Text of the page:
A view of Kepler's search area as seen from Earth. Credit: Carter Roberts / Eastbay Astronomical Society

A view of Kepler’s search area as seen from Earth. Credit: Carter Roberts / Eastbay Astronomical Society

Of course, while Kepler and other planet-finding missions continue with their discoveries (even if hobbled by issues of one kind or another), one question often asked about them is “where are they?”  I use a program called “Celestia” to get my answer to that question and over the past couple of years have acquired quite a bit of data pertaining to these “exoplanets” (as they’re called) and other astronomical phenomena whose coordinates and other data can be input into the application to generate a celestial map.

If you’re interested in using the data I’ve got , you can download the library from one of two sources:

How A UFO Story Is “Killed” by Politicians

17-Aug-13 01:13 am EST 1 comment
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o you ever get the feeling that the Government (either of Canada or the United States) might not be totally forthcoming on the question “has Earth been visited by an alien civilization yet?”  Well a recent event off Canada’s Atlantic coast (Newfoundland) gives some cause for you being suspicious, if it makes any difference to you.

After reading this, I checked some statistics and learned that a full 93% of respondents to one CBC poll indicated that they were sure aliens existed elsewhere in the universe and, of those, another 70%+ were confident Earth had already been visited.  (Interestingly, Stanton Friedman; a Canadian nuclear physicist who’s been on something of a UFO information crusade for the past 40+ years also made the point in a recent interview that most people believe they are in the minority believing in the existence of aliens and encounters here on Earth.)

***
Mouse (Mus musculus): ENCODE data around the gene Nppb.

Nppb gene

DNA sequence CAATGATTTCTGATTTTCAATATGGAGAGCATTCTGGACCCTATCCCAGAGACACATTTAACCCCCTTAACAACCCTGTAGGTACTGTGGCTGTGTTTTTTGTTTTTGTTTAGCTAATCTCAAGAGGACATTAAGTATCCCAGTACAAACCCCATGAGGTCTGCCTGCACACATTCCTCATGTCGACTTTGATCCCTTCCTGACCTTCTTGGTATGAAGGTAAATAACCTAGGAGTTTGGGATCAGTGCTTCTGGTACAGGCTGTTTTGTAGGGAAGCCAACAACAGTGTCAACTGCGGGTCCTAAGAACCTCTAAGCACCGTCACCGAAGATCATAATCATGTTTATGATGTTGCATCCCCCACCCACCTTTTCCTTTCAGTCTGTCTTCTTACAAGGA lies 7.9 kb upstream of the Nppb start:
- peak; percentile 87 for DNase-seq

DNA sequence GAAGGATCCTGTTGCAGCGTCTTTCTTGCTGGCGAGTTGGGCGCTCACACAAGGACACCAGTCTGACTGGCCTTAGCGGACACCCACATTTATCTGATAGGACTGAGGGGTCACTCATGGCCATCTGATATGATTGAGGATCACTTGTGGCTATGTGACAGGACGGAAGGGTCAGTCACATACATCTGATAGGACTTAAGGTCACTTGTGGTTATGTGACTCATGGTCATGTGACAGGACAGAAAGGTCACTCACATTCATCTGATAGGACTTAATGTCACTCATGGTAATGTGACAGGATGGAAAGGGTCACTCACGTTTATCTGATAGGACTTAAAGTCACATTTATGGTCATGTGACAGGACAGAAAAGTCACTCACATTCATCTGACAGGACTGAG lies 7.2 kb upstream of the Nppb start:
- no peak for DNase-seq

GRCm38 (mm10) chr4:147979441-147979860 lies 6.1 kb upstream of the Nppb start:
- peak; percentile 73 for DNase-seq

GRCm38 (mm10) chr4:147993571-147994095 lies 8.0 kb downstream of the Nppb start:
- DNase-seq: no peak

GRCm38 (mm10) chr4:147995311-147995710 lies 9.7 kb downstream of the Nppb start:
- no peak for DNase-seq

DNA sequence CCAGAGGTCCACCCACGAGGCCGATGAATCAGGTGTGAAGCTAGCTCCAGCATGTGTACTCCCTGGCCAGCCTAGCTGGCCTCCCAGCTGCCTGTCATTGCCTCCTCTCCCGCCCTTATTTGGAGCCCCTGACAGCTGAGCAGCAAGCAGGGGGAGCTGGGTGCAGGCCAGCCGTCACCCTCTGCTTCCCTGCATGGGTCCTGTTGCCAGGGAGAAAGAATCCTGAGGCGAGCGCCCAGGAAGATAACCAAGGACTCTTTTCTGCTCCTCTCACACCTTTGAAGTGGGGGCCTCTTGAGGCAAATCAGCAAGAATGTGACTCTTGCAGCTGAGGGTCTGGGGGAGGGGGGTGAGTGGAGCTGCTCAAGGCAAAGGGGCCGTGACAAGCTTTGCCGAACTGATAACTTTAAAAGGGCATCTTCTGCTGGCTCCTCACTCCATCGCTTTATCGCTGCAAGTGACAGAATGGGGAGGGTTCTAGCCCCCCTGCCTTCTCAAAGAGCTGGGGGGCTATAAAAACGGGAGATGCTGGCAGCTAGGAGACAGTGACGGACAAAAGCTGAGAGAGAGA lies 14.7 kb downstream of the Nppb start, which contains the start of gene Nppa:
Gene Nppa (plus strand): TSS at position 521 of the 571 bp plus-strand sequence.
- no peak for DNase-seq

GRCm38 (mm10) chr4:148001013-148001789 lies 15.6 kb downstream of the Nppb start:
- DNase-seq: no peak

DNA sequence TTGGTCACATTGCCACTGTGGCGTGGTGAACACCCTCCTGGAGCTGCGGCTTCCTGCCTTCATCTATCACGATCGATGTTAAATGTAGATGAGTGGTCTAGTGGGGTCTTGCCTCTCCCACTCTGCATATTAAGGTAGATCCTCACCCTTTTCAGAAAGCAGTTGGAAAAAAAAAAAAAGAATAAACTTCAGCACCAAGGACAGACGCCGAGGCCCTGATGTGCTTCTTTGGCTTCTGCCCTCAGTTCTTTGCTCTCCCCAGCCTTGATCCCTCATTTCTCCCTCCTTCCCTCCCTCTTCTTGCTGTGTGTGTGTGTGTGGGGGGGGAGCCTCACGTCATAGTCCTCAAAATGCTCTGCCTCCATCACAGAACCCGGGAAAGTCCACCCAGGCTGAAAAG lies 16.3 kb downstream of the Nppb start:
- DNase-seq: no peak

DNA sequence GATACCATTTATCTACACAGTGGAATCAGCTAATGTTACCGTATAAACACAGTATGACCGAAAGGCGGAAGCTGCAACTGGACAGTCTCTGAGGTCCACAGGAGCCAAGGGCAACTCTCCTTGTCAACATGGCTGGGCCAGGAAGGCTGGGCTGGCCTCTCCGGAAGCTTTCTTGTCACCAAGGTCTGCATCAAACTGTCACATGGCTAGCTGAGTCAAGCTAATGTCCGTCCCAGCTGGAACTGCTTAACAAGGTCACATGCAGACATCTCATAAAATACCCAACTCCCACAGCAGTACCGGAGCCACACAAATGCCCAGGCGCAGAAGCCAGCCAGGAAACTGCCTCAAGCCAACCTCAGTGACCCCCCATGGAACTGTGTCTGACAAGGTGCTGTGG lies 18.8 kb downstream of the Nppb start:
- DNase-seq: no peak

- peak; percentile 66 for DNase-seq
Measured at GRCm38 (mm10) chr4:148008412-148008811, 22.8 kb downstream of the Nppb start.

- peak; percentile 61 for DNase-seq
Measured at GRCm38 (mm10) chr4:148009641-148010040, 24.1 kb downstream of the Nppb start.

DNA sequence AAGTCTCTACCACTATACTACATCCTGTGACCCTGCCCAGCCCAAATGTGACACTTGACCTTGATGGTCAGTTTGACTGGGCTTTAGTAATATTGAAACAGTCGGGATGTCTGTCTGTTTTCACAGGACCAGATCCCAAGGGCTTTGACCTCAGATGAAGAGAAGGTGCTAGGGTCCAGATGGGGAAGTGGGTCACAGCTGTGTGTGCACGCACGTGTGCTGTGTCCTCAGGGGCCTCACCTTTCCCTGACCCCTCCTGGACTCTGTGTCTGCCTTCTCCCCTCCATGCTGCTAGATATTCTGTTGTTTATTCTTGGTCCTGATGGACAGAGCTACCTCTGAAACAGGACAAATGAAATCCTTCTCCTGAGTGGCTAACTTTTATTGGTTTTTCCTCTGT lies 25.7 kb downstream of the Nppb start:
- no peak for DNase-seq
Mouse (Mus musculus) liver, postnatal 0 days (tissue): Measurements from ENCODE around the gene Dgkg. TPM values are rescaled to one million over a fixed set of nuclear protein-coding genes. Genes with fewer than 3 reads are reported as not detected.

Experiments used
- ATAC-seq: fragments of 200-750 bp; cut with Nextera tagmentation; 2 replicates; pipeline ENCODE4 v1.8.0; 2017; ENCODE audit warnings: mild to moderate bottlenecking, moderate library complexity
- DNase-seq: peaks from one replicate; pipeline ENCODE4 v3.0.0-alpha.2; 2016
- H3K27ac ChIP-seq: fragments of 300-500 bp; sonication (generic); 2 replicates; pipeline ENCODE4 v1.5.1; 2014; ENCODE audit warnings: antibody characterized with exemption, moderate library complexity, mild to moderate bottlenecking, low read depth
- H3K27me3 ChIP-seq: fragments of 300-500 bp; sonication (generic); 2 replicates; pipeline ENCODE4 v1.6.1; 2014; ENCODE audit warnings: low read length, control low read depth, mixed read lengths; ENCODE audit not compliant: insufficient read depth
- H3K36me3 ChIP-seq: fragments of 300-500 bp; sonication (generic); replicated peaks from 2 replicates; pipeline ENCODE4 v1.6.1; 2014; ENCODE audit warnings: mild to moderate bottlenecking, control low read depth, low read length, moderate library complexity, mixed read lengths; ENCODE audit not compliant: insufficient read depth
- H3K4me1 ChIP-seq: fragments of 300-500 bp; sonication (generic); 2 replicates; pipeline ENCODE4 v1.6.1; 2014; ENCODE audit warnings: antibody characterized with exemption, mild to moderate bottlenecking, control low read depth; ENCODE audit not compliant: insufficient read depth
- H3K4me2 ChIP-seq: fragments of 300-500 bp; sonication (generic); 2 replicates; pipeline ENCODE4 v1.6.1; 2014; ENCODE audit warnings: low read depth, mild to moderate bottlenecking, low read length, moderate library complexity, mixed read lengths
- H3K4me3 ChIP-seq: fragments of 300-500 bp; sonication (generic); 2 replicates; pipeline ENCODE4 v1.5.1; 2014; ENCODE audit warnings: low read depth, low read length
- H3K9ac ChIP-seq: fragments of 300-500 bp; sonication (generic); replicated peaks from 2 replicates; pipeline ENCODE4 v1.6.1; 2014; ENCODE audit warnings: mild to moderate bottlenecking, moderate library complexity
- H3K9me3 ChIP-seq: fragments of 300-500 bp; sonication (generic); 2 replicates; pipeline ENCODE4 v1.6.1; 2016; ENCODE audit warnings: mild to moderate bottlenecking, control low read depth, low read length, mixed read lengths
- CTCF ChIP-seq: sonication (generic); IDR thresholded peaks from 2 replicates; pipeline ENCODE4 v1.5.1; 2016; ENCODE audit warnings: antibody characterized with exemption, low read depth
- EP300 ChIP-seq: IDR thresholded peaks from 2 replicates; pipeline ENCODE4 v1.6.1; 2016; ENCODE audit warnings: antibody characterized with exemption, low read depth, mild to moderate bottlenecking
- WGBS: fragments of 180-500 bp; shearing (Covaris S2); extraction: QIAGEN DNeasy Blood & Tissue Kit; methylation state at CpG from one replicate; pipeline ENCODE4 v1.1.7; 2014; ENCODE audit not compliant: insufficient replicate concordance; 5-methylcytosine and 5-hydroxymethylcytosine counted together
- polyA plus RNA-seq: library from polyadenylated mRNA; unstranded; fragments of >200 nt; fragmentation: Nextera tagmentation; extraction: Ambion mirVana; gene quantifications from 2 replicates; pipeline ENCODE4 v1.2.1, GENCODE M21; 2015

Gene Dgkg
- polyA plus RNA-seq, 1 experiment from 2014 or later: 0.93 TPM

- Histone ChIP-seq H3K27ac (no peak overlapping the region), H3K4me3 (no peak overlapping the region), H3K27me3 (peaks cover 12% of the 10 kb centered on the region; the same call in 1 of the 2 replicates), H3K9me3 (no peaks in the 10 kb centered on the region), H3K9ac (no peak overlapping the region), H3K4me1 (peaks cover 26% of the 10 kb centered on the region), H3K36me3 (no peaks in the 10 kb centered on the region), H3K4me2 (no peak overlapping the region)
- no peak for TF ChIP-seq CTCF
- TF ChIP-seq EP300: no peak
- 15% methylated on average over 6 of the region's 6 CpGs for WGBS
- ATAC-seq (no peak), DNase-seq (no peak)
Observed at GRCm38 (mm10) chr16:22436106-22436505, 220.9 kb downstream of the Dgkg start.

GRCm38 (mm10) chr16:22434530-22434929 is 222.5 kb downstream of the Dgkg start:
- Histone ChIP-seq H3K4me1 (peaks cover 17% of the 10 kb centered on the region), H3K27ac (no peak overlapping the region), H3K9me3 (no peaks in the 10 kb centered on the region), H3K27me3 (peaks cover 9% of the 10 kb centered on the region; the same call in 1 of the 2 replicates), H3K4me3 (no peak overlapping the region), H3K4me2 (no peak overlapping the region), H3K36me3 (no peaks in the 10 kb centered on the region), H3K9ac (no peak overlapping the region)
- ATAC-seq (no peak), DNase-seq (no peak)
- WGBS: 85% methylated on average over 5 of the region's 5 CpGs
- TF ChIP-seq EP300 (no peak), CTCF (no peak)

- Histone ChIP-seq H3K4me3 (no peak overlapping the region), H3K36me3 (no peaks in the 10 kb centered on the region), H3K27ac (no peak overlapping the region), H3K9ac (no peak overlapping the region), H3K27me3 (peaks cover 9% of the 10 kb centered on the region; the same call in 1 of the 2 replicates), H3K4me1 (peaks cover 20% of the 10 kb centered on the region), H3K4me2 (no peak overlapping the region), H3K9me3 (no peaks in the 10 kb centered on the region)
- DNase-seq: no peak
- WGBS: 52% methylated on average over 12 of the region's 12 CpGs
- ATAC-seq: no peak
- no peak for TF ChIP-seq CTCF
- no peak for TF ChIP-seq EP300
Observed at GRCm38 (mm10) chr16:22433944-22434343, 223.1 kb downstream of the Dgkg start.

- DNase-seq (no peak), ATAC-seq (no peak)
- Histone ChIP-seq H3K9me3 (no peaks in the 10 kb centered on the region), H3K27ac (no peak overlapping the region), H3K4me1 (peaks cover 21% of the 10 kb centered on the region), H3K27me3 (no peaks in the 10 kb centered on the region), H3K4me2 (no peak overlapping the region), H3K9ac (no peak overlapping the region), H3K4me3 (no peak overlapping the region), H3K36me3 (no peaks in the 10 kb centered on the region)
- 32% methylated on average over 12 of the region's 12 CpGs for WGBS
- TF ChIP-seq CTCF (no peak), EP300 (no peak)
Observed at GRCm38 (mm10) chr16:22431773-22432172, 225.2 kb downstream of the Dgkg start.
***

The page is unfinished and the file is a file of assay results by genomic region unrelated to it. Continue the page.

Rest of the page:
With the recent acknowledgement of the U.S. concerning the existence of Area 51 and the discovery of planets smaller than Earth in star systems less than 500 light years away from this world — I’m starting to think a larger announcement might not be too far off in the future.  At least now there’s some reason to feel confident governments will come clean with what they know; not because of any sudden resurgence of faith in democracy by politicians or bureaucrats previously hell-bent on secrecy…but simply because they’ll have no choice.

Terry Glavin